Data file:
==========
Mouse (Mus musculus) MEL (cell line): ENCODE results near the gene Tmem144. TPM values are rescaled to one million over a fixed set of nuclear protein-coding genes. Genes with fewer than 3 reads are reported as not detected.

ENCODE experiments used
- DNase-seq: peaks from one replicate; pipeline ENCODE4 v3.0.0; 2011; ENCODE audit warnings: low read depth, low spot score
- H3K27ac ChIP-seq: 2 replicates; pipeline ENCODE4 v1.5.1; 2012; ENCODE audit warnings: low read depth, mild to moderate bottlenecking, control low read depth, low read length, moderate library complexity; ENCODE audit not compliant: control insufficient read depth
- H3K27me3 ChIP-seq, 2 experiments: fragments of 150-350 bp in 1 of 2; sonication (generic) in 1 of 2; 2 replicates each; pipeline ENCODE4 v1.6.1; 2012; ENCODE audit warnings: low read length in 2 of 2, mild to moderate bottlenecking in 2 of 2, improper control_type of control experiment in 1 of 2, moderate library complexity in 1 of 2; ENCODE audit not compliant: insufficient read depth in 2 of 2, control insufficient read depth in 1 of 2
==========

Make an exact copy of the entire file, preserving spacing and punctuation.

Mouse (Mus musculus) MEL (cell line): ENCODE results near the gene Tmem144. TPM values are rescaled to one million over a fixed set of nuclear protein-coding genes. Genes with fewer than 3 reads are reported as not detected.

ENCODE experiments used
- DNase-seq: peaks from one replicate; pipeline ENCODE4 v3.0.0; 2011; ENCODE audit warnings: low read depth, low spot score
- H3K27ac ChIP-seq: 2 replicates; pipeline ENCODE4 v1.5.1; 2012; ENCODE audit warnings: low read depth, mild to moderate bottlenecking, control low read depth, low read length, moderate library complexity; ENCODE audit not compliant: control insufficient read depth
- H3K27me3 ChIP-seq, 2 experiments: fragments of 150-350 bp in 1 of 2; sonication (generic) in 1 of 2; 2 replicates each; pipeline ENCODE4 v1.6.1; 2012; ENCODE audit warnings: low read length in 2 of 2, mild to moderate bottlenecking in 2 of 2, improper control_type of control experiment in 1 of 2, moderate library complexity in 1 of 2; ENCODE audit not compliant: insufficient read depth in 2 of 2, control insufficient read depth in 1 of 2